With no real natural moisturizing compounds on its own, canola must rely on its innate gentle, unsaturated fatty acid profile to nourish skin. It lacks the vitamin E found in olive and wheatgerm oils but does reinforce the conditioning effects of shea or cocoa butters nicely when used in the oil blend.

Easy to Use

As a liquid at room temperature, canola combines smoothly into soap recipes without needing to first melt solid fats. Its relatively balanced fatty acid profile allows it to blend seamlessly with a myriad of other oils. The moderately fast saponification value also makes canola amenable as a simple beginner oil for soap crafting.

Canola Oil Soap Recipes and Tips

Ready to start crafting canola oil soap? Follow these tips for selecting the right oil type, balancing recipes properly, avoiding pitfalls, and tailoring the bars to your desired qualities.

Choosing Types of Canola

Not all canola oils behave the same in home soap making. Consider these factors when purchasing:

  • Refined vs. Unrefined: Refined oils remove impurities for longer shelf life but may use harsh solvents during processing. Unrefined (virgin or cold-pressed) foods retain nutrients but can turn rancid quicker.
  • Organic vs. Conventional: Organic oils come from non-GMO seeds and soil but usually cost more. Conventional oils may utilize pesticides yet still make quality soap.
  • High vs. Regular Oleic: High-oleic canola contains 70% or more oleic acid for enhanced moisturizing. The higher monounsaturated fat content also boosts lather creaminess.

Formulation Guidelines

Follow these tips when formulating canola soap recipes:

  • Usage Rates: Use canola oil at 15–40% of total oils in most formulas, or up to 100% for an all-canola castile-type soap bar.
  • Complementary Oils: Balance canola with lauric oils like coconut or babassu for bubbly lather, or olive and avocado for extra skin conditioning.
  • Superfatting: A 5-7% superfat ensures a smooth bar that retains moisture without excess unsaponified oils.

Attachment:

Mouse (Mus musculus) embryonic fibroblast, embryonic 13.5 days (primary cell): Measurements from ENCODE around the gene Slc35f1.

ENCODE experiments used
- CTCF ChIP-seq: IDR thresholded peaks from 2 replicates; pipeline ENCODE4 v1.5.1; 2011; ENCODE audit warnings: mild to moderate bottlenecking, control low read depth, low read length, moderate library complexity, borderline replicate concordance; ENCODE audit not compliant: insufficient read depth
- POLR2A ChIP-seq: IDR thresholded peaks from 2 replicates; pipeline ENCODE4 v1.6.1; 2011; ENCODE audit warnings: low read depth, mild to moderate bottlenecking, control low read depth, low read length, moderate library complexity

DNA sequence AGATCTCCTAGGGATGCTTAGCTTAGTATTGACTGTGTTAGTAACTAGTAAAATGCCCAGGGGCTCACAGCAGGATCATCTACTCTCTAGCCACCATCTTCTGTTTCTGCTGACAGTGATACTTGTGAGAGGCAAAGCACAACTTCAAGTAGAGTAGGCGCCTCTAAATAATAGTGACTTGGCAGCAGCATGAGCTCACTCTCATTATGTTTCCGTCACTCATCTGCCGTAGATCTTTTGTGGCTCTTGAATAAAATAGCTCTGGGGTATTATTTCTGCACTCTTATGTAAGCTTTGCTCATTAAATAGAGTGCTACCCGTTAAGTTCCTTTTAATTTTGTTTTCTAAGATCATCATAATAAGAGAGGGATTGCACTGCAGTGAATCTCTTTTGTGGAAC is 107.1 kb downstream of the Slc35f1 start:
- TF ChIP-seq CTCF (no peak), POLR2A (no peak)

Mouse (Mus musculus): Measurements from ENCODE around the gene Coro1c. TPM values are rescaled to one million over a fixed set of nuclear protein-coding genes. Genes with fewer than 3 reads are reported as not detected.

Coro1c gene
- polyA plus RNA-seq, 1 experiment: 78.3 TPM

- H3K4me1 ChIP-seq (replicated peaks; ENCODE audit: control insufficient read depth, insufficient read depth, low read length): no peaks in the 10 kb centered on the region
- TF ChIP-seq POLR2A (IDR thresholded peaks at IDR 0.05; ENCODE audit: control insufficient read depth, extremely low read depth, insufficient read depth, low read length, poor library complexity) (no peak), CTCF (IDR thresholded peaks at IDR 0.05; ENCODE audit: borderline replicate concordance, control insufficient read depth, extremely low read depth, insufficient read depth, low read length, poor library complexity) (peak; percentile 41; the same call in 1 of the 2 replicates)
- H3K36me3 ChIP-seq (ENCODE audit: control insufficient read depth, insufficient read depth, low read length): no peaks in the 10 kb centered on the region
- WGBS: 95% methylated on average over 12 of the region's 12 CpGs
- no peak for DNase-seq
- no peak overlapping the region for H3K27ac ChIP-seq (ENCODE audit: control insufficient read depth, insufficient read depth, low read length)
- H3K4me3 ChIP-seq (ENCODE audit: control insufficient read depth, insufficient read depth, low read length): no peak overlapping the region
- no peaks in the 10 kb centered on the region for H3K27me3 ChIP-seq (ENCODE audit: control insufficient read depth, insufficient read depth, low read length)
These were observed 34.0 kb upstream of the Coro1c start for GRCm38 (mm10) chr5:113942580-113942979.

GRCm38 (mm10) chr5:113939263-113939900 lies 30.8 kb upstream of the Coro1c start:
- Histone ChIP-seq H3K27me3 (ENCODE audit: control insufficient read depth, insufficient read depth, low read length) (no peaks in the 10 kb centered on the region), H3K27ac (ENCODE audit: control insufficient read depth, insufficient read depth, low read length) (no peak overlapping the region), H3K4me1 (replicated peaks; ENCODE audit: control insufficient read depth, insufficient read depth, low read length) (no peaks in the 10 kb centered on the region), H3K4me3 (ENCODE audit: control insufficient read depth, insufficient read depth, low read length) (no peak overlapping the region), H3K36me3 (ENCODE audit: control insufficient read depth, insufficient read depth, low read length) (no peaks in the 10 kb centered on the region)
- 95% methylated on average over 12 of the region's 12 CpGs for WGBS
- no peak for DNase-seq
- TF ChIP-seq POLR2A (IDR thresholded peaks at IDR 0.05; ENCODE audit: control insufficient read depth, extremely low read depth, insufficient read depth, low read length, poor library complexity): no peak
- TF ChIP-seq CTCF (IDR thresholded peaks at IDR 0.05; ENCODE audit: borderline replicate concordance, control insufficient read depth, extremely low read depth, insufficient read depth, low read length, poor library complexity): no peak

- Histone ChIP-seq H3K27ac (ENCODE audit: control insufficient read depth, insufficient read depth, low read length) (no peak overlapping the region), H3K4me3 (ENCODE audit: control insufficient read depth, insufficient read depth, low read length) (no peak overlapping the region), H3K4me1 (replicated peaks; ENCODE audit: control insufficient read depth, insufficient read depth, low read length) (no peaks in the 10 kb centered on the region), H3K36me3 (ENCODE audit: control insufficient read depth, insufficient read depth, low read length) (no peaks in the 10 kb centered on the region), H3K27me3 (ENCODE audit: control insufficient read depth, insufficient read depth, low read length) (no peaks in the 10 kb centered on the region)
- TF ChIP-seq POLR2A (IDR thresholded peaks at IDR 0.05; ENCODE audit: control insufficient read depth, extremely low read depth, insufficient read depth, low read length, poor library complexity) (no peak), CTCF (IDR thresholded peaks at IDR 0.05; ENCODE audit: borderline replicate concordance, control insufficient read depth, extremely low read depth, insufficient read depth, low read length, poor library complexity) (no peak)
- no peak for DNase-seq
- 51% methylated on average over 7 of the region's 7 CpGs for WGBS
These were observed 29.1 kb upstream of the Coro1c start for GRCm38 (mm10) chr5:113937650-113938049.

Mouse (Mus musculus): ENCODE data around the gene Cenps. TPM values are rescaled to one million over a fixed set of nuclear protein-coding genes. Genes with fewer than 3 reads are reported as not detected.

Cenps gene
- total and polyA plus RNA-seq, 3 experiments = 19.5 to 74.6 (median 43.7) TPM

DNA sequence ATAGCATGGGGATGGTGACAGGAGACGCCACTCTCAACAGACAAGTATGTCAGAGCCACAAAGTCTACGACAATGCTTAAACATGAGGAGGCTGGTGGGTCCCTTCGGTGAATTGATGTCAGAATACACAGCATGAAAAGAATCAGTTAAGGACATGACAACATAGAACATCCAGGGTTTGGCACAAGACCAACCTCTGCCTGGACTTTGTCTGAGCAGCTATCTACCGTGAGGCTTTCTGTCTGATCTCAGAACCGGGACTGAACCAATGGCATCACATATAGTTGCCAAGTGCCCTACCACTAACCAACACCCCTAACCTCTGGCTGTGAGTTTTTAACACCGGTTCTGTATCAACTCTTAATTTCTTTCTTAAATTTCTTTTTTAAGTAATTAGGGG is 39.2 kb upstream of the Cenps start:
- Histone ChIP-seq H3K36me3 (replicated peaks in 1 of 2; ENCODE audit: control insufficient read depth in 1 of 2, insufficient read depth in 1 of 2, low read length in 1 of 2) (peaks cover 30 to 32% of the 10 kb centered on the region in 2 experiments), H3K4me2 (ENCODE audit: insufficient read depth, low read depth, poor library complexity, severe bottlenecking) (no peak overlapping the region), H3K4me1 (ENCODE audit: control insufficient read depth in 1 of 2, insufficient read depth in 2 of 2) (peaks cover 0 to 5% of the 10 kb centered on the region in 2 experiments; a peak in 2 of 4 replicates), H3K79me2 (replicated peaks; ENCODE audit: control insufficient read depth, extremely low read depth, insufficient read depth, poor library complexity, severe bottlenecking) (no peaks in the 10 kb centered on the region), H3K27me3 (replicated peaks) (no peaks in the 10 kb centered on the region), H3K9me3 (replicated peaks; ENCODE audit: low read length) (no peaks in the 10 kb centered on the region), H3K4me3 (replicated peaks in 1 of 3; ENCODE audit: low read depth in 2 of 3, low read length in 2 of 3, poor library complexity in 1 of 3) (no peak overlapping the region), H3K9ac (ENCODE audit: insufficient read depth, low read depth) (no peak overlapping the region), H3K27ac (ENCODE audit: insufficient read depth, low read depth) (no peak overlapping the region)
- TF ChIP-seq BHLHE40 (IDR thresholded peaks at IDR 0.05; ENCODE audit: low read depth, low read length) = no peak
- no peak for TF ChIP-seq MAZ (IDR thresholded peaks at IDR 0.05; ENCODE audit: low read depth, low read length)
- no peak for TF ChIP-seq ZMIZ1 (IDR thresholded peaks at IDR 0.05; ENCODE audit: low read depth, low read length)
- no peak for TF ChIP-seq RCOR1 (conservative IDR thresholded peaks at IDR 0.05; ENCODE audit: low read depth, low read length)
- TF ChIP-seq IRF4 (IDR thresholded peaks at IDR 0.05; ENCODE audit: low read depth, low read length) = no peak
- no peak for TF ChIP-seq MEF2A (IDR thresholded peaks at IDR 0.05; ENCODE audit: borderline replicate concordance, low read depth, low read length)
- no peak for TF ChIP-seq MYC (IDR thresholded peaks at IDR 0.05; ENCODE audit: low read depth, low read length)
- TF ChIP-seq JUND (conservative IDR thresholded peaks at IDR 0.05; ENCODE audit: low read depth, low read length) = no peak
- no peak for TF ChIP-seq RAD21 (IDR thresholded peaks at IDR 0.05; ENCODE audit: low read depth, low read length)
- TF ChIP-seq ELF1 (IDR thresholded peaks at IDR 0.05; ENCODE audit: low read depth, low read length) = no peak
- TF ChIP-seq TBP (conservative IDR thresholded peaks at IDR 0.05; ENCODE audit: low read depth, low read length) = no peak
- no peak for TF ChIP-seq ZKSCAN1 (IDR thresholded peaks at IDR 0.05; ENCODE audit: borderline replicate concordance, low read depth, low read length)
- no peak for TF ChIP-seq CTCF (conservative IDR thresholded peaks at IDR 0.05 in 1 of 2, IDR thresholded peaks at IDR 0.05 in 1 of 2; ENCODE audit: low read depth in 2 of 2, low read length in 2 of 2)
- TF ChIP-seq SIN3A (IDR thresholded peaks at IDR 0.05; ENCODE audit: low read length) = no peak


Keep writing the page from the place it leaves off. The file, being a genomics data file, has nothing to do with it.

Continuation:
Preventing Issues

Troublesome soap issues can arise when making bars with canola if certain precautions aren’t taken:

  • Saponification: Getting the lye-to-water ratio right ensures proper emulsion without separation or grains.
  • Orange Spots: Overheating canola during saponification causes dreaded orange spots. Soap cooler!
  • Rancidity/DOS: Prevent premature rancidity by adding an antioxidant like rosemary extract or vitamin E oils.

Boosting Benefits

Further tailor canola soap with additives that augment its natural fatty acid advantages:

  • Skin Nourishment: Mix in skin-loving oils like avocado or evening primrose for extra dry skin relief.
  • Creamier Lather: Incorporate luscious lathering oils like castor or fractions of coconut oil.
  • Harder/Softer Bars: Balance with palm oil, tallow or butters for hardness, or more olive oil to make gentler melt-and-pour bases.

With its signature oleic, linoleic, and erucic fatty acid profiles, canola oil imparts mild cleansing and substantial skin moisturization to handmade soaps. Following tips for choosing quality oil types, balancing recipes, and preventing issues will help artisans fully leverage canola’s nurturing, stable-lathering strengths in their own custom soap-making creations.